Archive Civic Polity Natural Law North America Nota Bene Philosophy Ruben Alvarado

The State of the (Dis-) Union

On the eve of the 239th anniversary of the independence of the United States, it is a good time to take stock of how matters stand. What is the state of its union? That state is now dominated by recent Supreme Court decisions, most importantly the decision mandating the legal definition of marriage to include same-sex relationships.

This decision should not have come as a surprise. After all, the jurisprudence has been trending in this direction for some time, and the United States is one of the last Western countries to have embraced this definition. What does come as a surprise is the lack of effective resistance. In this as in so many areas, there seems to be no “push-back” on the part of the political opposition. Granted, there is opposition among the grass roots, indeed sizeable opposition, but this opposition receives no political representation. And by political representation, I mean not simply electoral representation, but a reflection of sentiment in the institutions of public life, ranging from government to the courts to the public schools and universities.

In fact, the issue is often characterized as inevitable. To be in favor of gay marriage is to be “on the right side of history.” To be opposed is to be as retrograde as it is to be opposed to civil rights generally. It does no good to refer to thousands of years of contradictory human history, to hitherto self-evident laws of nature, to the teaching of all religions everywhere, to the teaching of the Christian church – to which the majority of persons in the United States still professes to adhere, to the teaching of the Bible. None of that matters, because “history” is on the side of gay marriage.

On the face of it, stated as baldly as that, it seems astounding that such an argument could gain the ascendancy, and so quickly. But there is no room for mincing words here: it is now “the law of the land” (so is immigration law, but some laws of the land are more equal than others) and seemingly is here to stay. And at this point, it would appear that it will be groups opposing this newly minted institution who will be fighting to survive. Because the entire machinery of Federal civil-rights legislation and policy will now be brought to bear upon those recalcitrants. Caveat ecclesia.

But the question remains: why no push-back? How could such an utterly incongruous doctrine become established as political and jurisprudential orthodoxy, with the opposition to it collapsing like a house of cards? In my view the answer is simple. But it is also unpalatable, and to many, indeed unacceptable. I have outlined this same answer before in terms of the broader jurisprudential and political trends facing the US and Western civilization, and at best have received grudging acknowledgement, at worst (to adapt Clarence Thomas’s phrase) high-tech excommunication. This time around, however, the sledgehammer blows of reality are such that another appeal to my fellow travelers’ sensibilities may not go entirely to waste.

The root of the problem is the natural rights paradigm that has been put at the heart of Western legal and political institutions since the 17th century, and which from the start was made the cornerstone of the American republic. Simply put, the document signed 239 years ago tomorrow ratified the state of affairs that would eventually produce same-sex marriage.

Yes, I realize this is an unpopular statement. It goes against the grain of the American political consensus which since the founding has been based on the well-rehearsed, “self-evident” proposition of inalienable, natural rights, given, if you will (aye, there’s the rub), by God. And an uncomfortable one, because it is assumed rather than examined, and the invitation to examination is looked upon as a threat. With everything called into question, everything up in the air, everything unsettled, indeed with a Yeatsian collapse threatening (“Things fall apart; the centre cannot hold; Mere anarchy is loosed upon the world”[1]), it would seem that if we can’t believe that anymore, what can we believe?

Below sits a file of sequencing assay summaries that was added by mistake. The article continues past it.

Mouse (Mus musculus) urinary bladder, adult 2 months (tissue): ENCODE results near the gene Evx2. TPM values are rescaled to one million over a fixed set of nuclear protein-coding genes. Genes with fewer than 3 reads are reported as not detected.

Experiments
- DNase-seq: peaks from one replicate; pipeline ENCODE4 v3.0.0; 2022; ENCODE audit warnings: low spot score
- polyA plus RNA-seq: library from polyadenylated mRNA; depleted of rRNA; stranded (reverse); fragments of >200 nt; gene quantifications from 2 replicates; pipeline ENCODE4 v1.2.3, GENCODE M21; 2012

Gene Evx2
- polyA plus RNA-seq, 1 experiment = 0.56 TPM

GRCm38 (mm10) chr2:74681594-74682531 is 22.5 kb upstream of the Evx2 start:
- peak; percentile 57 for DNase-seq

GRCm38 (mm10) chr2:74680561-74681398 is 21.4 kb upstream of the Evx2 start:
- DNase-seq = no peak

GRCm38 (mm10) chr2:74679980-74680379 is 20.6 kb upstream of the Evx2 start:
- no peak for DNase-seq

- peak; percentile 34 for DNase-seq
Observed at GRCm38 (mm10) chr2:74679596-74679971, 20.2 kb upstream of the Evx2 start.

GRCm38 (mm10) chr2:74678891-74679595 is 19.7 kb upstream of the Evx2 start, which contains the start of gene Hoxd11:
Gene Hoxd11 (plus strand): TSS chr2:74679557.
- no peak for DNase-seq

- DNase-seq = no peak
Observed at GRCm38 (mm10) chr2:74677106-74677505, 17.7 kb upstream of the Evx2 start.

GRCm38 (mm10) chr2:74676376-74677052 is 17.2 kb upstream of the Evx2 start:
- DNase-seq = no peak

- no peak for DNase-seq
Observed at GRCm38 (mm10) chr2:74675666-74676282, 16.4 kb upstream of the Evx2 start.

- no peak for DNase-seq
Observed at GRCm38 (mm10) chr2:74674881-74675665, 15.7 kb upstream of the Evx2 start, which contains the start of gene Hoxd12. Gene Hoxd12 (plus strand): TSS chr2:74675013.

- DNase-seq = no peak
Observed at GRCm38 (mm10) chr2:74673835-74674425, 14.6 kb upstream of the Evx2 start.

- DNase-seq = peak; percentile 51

That is precisely the point. We need to be asking ourselves, “what can we believe?” If it is the case that this conviction is at the root of the contemporary cultural catastrophe (for it is nothing less than that) then we need to be asking ourselves if we can believe it, can afford ourselves the luxury of believing it.

For it has been a luxury, and an expensive one at that; and the bills are now coming due.

First, a short explanation of the mechanics of the debacle. Time and again, the justification for all of these jurisprudential “advances” is found in the 14th Amendment to the US Constitution. On the face of it, it seems odd that the rights-ore that the Court has mined from the Constitution, it has mined from this text. The language is standard Lockean phraseology: rights to life, liberty, and property, along with a right to due process of law in adjudicating those rights; and that these rights accrue to every American citizen, either naturalized or born on US soil. How is it that rights of such divergent import (e.g., privacy justifying a right to abortion, same-sex marriage), having nothing to do with the ones enumerated, have nevertheless been teased out of this?

It is because an enumeration of rights presupposes a mechanism of rights from which the enumerated rights have been derived; it is the mechanism which matters, standing as it does, over and above any listed enumeration and any law which might presume to contradict it. And this is what generation after generation of Supreme Court justices has divined.

What is this mechanism? The mechanism of subjective right: the individual will, shaping and determining its environment according to its wishes, for its ends, to which it is entitled. This becomes the ultimate source of law. The proper relationship of law and rights, expressed in the doctrine of objective over subjective right, so laboriously elaborated in the centuries of Christian Roman jurisprudence, was reversed in the 17th century; and that inversion, made popular by the appeal to a common humanity so as to supersede religious conflict, gave birth to the jurisprudence which in straight-line trajectory has brought us to the point we are at today, and is poised to take us far beyond. At least, until the supporting framework – a functioning social order – collapses. After all, only so much of this subjectivism can be borne.